Saturday, 11 February 2012

'Today' Berlinale (Competition) review:

Satche (Saul Williams) is a relatively young man with no obvious health problems, yet he is going to die. He knows it and, seemingly, so does his entire home town. Apparently, in this part of Senegal, people sense the day before their death that they will soon be taken by god - that the next day will be their last on Earth. And it's a celebrated event, observed by whole the community, with even minor local government officials in attendance.

This is never rationalised or explained, probably because "how" and "why" aren't strictly relevant questions to this movie. 'Today', or 'Aujourd'Hui' in its native French, is really a rumination on what a person does knowing they have one day left. It's about taking stock, finding out what's important and contemplating what comes next. Tradition dictates that Satche wake up in his mother's house, but how he spends the rest of this final day is (appropriately enough) up to him. And he spends it the way you might expect: saying goodbye to family and drinking with friends before settling in at home with his wife and young children. He even tries, in vain, to put right the wrongs of a previous romance.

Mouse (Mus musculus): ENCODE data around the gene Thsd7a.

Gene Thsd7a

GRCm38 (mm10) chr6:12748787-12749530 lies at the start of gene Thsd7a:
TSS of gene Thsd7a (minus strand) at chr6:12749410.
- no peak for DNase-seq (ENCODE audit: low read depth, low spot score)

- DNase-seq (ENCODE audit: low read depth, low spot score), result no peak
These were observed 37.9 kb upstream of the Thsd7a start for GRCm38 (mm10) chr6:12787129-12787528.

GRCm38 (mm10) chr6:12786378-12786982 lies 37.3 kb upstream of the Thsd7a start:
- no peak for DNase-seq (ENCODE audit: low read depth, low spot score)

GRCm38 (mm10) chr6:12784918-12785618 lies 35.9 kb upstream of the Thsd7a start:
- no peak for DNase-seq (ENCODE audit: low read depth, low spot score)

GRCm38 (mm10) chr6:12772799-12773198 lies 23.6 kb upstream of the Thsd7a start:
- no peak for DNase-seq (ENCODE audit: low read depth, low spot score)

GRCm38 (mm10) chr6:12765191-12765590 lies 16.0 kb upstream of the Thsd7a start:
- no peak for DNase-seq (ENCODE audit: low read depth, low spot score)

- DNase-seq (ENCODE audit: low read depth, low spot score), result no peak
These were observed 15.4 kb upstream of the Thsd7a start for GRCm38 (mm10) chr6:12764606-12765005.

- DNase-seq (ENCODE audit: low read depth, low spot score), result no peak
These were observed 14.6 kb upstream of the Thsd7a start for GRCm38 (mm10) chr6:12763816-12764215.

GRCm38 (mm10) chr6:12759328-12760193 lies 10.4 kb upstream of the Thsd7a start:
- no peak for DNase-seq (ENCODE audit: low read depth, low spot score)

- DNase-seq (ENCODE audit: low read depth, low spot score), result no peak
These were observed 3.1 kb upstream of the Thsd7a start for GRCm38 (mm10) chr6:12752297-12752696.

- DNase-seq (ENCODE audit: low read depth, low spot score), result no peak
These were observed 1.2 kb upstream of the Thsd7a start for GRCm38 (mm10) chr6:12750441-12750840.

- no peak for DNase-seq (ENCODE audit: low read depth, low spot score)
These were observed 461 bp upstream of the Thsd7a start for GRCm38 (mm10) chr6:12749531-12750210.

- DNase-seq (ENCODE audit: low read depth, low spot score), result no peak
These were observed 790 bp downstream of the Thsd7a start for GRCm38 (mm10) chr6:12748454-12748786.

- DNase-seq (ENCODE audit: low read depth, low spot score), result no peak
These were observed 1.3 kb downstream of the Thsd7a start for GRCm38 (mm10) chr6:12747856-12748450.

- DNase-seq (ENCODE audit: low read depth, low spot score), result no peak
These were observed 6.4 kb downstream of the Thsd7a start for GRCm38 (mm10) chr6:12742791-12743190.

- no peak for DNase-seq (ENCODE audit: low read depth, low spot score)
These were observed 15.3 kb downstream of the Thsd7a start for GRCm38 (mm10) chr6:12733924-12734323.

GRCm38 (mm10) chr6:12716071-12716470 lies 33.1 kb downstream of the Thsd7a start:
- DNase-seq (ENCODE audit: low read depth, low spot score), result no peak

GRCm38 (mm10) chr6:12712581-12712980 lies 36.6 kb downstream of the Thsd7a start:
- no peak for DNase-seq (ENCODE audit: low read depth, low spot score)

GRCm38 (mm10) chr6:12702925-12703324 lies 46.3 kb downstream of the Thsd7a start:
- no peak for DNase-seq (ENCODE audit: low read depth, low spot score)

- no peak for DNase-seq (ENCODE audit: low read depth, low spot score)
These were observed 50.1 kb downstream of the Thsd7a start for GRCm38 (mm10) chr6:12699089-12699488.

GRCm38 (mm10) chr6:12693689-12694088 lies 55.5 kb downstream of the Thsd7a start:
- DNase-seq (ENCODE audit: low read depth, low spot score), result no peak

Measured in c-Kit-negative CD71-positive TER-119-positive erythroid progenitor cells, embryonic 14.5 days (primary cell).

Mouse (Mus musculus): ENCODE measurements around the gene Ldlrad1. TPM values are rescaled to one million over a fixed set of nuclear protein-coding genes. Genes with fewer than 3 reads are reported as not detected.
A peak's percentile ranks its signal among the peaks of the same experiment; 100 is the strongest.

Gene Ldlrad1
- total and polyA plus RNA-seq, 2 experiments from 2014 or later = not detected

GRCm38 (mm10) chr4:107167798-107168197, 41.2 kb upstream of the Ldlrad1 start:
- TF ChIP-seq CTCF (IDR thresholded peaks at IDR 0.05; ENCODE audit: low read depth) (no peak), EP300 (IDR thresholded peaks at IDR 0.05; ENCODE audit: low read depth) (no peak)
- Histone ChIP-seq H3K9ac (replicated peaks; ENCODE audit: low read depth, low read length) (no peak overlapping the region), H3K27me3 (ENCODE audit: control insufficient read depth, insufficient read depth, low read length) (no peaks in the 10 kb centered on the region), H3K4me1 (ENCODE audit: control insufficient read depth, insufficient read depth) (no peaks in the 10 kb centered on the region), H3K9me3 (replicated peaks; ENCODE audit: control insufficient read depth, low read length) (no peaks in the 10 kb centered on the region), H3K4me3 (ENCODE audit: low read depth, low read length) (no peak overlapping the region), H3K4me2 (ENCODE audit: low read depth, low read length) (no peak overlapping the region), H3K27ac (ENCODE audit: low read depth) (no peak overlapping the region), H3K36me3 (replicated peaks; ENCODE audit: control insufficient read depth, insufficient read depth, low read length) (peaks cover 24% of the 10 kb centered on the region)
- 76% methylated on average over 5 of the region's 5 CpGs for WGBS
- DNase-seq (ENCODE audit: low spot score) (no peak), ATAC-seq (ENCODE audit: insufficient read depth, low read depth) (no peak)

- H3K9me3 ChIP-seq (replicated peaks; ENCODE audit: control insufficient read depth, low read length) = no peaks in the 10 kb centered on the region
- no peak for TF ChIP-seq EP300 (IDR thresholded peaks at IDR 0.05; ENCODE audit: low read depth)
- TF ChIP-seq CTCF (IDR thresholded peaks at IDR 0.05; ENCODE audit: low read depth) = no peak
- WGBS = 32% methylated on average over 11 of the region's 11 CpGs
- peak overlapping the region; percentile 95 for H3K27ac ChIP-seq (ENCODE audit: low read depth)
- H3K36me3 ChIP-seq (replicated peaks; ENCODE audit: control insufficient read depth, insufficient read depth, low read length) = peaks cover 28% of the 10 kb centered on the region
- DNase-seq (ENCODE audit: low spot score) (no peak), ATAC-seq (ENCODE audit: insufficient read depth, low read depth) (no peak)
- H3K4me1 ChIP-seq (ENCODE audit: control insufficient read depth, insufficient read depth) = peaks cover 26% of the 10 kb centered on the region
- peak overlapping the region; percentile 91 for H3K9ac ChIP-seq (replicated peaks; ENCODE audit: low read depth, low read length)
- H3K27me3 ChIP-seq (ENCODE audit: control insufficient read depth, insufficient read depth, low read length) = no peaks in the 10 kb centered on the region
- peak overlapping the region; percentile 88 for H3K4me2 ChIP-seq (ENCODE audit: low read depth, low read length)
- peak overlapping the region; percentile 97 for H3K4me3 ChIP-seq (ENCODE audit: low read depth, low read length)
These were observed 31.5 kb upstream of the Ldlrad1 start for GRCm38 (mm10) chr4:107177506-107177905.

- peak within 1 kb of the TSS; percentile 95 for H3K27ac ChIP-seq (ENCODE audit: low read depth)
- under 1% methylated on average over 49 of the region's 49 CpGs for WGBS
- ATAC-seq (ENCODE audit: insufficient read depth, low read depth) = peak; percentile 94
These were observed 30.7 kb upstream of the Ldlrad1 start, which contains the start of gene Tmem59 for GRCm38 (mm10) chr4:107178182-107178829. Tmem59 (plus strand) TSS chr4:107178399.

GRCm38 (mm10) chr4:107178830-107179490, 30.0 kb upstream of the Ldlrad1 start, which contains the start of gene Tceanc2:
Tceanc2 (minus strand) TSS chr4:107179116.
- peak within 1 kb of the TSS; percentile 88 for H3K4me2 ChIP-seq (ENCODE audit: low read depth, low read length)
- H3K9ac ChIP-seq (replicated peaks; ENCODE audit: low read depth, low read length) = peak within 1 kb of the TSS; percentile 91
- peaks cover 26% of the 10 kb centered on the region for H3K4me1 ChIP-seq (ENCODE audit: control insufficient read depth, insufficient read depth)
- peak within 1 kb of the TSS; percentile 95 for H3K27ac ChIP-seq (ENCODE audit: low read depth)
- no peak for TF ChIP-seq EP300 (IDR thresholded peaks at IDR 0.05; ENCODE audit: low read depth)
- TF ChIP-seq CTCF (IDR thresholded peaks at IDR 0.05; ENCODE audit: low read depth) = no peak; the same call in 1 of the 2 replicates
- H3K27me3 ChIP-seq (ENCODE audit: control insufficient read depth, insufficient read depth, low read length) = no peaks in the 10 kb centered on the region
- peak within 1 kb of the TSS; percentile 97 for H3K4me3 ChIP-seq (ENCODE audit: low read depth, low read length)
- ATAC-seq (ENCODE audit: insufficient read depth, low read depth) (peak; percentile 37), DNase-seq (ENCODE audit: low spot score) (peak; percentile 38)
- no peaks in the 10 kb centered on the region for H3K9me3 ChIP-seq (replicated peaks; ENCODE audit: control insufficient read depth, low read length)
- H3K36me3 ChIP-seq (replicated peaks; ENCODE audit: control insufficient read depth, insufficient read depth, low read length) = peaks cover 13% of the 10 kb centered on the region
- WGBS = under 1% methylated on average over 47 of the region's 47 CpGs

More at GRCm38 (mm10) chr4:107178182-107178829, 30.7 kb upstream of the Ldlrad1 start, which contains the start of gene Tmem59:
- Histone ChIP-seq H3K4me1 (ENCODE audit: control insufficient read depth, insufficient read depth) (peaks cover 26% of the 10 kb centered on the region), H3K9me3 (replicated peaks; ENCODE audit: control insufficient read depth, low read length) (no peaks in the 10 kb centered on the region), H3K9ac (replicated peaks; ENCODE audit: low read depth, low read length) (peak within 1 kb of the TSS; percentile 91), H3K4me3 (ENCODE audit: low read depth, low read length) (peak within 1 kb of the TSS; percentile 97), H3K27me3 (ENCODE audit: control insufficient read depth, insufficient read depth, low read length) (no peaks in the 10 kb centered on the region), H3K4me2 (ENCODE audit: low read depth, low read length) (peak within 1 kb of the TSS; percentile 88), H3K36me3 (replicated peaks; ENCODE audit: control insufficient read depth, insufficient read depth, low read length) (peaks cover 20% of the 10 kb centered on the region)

Parisian director Alain Gomis has made a very sleepy, near dreamlike film with Williams acting as if in a limbo state between life and death. Aside from one vibrant sequence, that sees Satche dance down the street, being showered with presents and serenaded by cheering onlookers, the doomed protagonist is a sedate and mostly silent presence. It makes for a meandering (sometimes boring) feature, albeit with some neatly observed scenes (such as when Satche's relatives discuss his life in the past tense with him in the room, pointing out all his faults) and potentially interesting philosophical moments (at one point he takes tea with his soon-to-be mortician).

Towards the end Gomis plays some interesting games with time and reality, notably as Satche's kids suddenly appear to him as young adults. Has he avoided death by choosing to remain with his family or is this a moment of spiritual closure before death: a sign that everything will turn out ok when he leaves our mortal plane? Yet there aren't enough inspired touches like this to liven up the dominant tone of strained silence.

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